Structured product provider Incapital Europe dismissed adviser “misconceptions” about the sector during an industry debate in London last week.
The debate was hosted by Incapital Europe managing director Chris Taylor at London’s Athenaeum Hotel and included Which? principal policy adviser for financial services Dominic Lindley, Institute of Financial Planning chief executive Nick Cann and IFAs.
It followed a nationwide series of structured product master classes run by Incapital in conjunction with the IFP, which drew a total of 920 IFAs.
Taylor said: “There are some deeply entrenched views but we suggest that some of the views are a little bit instinct-based. We wanted to replace these views with facts, not dogma or misinformation.”
The comments come as the industry battles to rid itself of reputational damage that has been done by product failures over the past decade.
The first was the proliferation of so-called precipice bonds in the 1990s, which offered attractive returns but threatened to lose all or most of investors’ money if stockmarket thresholds were breached. Several products did breach their precipices when the TMT bubble burst in 2000, losing investors millions.
More recently, providers Arc, NDF, DRL Investors and Meteor Asset Management sold thousands of products that relied on US investment bank Lehman Brothers as counterparty. When the firm collapsed, many of the investors sustained significant losses that look unlikely ever to be repaid.
The industry’s reputation has also been damaged by the collapse of structured product provider Keydata and its subsequent association with misappropriation of assets and exposure to troubled traded life settlement bonds.
Taylor last week urged IFAs to recognise that not all structured products are the same, saying while most criticisms can be valid for some products, none is valid for all.
He said several myths prevail about the products, including a belief that it is impossible for an investment to deliver equity returns without equity risks.
He said: “We can in the structured industry remove market risk totally – it will clearly be replaced by credit exposure and counterparty exposure.”
Taylor pointed out that investors may not realise that when they place cash on deposit in a bank above the Government’s £50,000 compensation limit they are taking on counterparty risk.
He also accused the mutual fund industry of propagating myths about its own abilities, such as the suggestion that risks can be controlled through diversification and time.
He said no amount of diversification controlled risk during the financial crisis of 2008, when all asset classes fell indiscriminately and funds followed suit.
He said the mutual fund industry has also suggested that the only winners from structured product investment are investment banks. They act as the counterparties to the products and trade the various derivatives required to achieve the rates of return targeted by the products.
Taylor said this is “nonsense” as the investment banks trade with “no market view”. He said once a structured product is launched, the investment bank takes on all responsibility to deliver the product’s stated return targets, including trading derivatives.
Only if the investment bank collapses completely can it avoid paying out because the investment bank takes on the risks associated with the actual trading, he added.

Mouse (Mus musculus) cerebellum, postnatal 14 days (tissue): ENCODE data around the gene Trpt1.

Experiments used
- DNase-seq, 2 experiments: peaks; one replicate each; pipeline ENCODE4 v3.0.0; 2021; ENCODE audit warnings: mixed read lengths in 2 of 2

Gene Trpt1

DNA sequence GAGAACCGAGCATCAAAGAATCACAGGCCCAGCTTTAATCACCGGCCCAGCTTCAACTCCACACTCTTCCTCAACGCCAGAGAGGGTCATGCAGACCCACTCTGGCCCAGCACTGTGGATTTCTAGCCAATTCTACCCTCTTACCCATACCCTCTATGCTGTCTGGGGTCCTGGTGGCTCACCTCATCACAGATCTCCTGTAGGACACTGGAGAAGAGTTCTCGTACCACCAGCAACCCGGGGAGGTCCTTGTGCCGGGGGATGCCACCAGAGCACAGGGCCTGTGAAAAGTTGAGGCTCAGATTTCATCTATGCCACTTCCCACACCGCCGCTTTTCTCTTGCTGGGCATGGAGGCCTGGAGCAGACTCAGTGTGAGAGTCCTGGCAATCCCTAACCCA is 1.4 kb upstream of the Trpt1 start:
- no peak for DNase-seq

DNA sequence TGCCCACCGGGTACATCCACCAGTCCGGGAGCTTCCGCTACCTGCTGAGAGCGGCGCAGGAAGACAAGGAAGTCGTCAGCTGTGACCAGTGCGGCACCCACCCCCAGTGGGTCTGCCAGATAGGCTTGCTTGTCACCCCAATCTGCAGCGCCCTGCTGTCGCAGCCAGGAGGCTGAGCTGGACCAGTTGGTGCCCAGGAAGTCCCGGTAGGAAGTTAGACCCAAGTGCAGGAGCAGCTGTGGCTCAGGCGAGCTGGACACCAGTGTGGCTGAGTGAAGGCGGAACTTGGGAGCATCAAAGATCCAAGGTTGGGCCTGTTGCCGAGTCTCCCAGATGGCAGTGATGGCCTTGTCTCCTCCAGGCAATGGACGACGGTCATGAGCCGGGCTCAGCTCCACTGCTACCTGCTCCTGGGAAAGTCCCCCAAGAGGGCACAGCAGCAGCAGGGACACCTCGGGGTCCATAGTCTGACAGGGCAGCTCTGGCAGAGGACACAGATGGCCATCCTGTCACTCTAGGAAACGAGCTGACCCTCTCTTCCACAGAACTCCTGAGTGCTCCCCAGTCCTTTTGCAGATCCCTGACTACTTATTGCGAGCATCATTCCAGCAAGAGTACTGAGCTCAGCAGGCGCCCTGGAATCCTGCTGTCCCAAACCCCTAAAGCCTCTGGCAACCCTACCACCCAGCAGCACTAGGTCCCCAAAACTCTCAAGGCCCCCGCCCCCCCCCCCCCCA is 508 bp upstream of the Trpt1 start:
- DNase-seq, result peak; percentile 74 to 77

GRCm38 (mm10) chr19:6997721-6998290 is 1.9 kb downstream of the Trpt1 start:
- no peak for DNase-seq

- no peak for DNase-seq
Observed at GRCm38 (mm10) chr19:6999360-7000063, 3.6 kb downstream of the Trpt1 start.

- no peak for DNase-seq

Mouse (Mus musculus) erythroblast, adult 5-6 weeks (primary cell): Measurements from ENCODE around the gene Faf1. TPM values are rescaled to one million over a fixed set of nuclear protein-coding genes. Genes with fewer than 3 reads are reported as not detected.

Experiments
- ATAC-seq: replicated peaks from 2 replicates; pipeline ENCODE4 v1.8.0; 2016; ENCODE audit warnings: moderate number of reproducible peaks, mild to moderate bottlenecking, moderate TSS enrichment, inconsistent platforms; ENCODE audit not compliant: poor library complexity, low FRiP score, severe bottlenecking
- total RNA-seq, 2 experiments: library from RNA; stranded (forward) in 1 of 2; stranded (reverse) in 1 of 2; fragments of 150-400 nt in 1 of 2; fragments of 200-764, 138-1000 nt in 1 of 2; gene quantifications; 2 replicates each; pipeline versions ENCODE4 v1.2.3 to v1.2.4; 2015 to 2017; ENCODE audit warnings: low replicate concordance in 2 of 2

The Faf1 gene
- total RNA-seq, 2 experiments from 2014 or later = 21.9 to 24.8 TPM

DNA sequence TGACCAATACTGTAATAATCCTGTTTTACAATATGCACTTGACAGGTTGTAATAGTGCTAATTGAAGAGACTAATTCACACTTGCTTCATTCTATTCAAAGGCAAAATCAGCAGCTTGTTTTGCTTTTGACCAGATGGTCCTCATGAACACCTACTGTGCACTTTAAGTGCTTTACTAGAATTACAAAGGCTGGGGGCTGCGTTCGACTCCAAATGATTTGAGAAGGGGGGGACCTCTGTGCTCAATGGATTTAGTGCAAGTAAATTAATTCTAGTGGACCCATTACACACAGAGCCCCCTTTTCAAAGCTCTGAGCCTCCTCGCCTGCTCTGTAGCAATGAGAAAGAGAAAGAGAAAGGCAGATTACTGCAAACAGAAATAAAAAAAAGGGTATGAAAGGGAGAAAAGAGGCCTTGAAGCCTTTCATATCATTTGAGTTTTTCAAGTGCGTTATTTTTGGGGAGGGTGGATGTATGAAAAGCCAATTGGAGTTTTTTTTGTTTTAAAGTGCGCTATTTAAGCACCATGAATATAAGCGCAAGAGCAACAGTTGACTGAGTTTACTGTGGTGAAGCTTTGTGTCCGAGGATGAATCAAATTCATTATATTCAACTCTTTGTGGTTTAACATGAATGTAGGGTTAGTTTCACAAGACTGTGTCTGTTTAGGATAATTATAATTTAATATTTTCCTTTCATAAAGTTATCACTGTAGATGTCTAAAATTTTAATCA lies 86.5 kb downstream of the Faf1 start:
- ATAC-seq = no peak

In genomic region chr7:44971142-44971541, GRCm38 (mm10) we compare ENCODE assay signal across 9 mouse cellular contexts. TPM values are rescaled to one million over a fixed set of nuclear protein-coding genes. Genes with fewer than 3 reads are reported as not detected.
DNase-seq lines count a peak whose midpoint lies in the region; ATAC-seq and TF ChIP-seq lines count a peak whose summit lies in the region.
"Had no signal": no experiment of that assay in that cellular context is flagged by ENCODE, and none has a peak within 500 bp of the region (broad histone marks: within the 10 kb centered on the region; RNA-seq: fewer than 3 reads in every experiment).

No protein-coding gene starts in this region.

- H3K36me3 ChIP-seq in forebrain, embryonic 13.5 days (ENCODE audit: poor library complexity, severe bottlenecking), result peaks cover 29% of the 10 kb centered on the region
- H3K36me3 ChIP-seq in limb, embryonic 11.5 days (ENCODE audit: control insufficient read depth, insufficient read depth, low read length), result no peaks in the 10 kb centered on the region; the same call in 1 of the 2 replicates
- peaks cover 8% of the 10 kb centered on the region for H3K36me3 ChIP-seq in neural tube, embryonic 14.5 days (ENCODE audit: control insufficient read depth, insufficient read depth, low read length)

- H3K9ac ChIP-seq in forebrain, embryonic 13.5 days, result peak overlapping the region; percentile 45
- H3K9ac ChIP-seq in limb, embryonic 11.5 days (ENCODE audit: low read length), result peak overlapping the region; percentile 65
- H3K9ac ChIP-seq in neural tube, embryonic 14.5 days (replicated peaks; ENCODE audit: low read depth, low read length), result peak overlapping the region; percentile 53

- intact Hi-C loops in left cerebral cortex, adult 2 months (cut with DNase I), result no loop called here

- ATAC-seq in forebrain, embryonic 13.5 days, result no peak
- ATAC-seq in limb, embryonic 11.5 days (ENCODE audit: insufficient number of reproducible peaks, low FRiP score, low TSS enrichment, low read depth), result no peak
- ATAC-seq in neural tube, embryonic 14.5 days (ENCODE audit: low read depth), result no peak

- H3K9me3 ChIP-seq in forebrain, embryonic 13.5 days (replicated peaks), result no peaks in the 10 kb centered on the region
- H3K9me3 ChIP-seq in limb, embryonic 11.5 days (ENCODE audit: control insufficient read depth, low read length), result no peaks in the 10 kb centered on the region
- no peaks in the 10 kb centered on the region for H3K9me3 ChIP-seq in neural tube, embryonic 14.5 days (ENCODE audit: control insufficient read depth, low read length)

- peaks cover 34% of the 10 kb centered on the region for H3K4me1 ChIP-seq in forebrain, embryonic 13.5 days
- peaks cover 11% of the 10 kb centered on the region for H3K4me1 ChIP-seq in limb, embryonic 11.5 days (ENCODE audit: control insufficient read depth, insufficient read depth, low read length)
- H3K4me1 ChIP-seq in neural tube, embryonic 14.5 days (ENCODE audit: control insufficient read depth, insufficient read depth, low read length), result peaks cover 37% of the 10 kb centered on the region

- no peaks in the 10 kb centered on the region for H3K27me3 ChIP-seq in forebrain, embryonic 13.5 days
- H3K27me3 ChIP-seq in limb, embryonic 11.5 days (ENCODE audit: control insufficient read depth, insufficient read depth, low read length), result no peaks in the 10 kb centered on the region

Which?’s Lindley spoke just a few weeks after the consumer advice group labelled structured products as one of the 10 worst financial products that consumers can buy.
He said: “Consumers by and large do not really understand investment, they do not really understand risk but they do not want to lose their capital. I struggle to think that they would want to take on a risk that if the FTSE falls below a certain value then they will just get their original value back.”
Lindley added that structured products should never be sold without the advice of an intermediary, hitting out at high-street banks that sell “guaranteed deposit”-type investments.
Cann said that knowledge of structured products will be vital for IFAs under the retail distribution review.
He said: “If you are going to be an independent financial adviser, whatever that might look like in 2013, you will need a proper understanding of the assets in different asset clases to use them or not use them. They will have to be able to explain to clients why not if they choose not to use them.”
Yellowtail Financial Planning director Dennis Hall added he had visited an Incapital structured product master class but, while remaining open-minded, he is still unconvinced.
He said: “I am still not ready to put my clients in there but I am a lot closer. I do not think that there is enough information out there to educate me enough.”
Incapital also issued the findings of entry and exit survey of 840 of the IFAs attending the master classes, which suggest education on structured products can change advisers’ minds.
The research shows that, on the way in, 83 per cent say they would use structured products but on the way out that figure is 98 per cent.
The number of IFAs who consider all products to be the same fell from 10 per cent to 2 per cent, and the number who think they could explain counterparty risk to investors rose from 53 to 90 per cent. When asked if structured products might add value for investors, 84 per cent said yes on the way in to the master classes but 97 per cent said yes on the way out and the number who think they are overly complex fell from 45 to 16 per cent.